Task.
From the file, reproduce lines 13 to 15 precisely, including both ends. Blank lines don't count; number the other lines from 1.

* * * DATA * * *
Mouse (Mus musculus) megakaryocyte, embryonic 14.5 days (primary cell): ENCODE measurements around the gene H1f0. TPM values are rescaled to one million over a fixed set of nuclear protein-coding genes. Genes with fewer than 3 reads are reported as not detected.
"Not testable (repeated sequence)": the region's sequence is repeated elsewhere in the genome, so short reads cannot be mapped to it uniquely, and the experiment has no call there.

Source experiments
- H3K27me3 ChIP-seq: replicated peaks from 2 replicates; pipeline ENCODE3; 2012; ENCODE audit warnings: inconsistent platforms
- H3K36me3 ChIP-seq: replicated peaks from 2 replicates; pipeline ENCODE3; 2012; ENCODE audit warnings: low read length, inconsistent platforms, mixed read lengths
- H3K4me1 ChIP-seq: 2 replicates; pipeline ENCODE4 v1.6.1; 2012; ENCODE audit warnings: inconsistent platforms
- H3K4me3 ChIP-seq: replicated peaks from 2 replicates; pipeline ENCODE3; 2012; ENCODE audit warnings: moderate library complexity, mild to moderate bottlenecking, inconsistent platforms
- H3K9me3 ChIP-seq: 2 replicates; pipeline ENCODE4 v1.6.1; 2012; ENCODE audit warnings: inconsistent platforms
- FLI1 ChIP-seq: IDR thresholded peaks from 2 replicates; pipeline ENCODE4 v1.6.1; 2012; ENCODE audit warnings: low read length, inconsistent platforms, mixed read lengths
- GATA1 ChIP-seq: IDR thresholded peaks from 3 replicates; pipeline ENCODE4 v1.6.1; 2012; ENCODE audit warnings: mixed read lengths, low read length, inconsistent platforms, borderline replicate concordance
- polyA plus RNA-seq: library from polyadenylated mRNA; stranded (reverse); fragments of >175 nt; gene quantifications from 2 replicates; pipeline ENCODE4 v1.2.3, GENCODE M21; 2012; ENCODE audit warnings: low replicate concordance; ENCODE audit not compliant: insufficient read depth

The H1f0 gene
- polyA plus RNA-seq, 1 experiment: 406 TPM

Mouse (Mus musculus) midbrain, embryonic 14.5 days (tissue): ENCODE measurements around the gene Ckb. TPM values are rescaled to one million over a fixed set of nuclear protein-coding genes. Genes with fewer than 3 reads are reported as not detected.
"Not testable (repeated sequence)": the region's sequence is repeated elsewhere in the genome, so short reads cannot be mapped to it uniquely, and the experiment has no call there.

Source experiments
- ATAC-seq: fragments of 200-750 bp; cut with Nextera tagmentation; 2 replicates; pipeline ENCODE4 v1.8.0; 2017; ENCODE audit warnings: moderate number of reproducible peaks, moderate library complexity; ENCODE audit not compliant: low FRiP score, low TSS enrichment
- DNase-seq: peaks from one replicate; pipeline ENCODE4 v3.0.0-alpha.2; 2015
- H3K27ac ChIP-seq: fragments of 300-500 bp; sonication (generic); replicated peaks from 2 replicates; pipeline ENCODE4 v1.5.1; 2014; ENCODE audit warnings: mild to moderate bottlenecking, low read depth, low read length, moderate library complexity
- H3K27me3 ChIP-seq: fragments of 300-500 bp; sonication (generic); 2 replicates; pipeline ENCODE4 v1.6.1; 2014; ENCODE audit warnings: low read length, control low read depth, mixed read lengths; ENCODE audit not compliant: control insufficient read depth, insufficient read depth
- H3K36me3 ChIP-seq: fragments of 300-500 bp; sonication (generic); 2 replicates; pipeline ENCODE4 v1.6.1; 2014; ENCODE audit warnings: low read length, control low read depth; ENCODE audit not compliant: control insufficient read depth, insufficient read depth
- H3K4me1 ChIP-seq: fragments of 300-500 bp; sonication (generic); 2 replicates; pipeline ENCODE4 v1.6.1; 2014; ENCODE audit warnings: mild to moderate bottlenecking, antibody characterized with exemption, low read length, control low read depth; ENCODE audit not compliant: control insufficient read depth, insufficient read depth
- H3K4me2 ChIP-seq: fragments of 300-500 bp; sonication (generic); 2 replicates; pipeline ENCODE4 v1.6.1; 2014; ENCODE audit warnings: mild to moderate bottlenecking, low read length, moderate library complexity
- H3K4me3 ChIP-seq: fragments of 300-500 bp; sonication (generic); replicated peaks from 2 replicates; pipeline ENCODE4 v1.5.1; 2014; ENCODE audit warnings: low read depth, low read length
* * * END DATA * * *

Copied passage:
- polyA plus RNA-seq, 1 experiment: 406 TPM

Mouse (Mus musculus) midbrain, embryonic 14.5 days (tissue): ENCODE measurements around the gene Ckb. TPM values are rescaled to one million over a fixed set of nuclear protein-coding genes. Genes with fewer than 3 reads are reported as not detected.
"Not testable (repeated sequence)": the region's sequence is repeated elsewhere in the genome, so short reads cannot be mapped to it uniquely, and the experiment has no call there.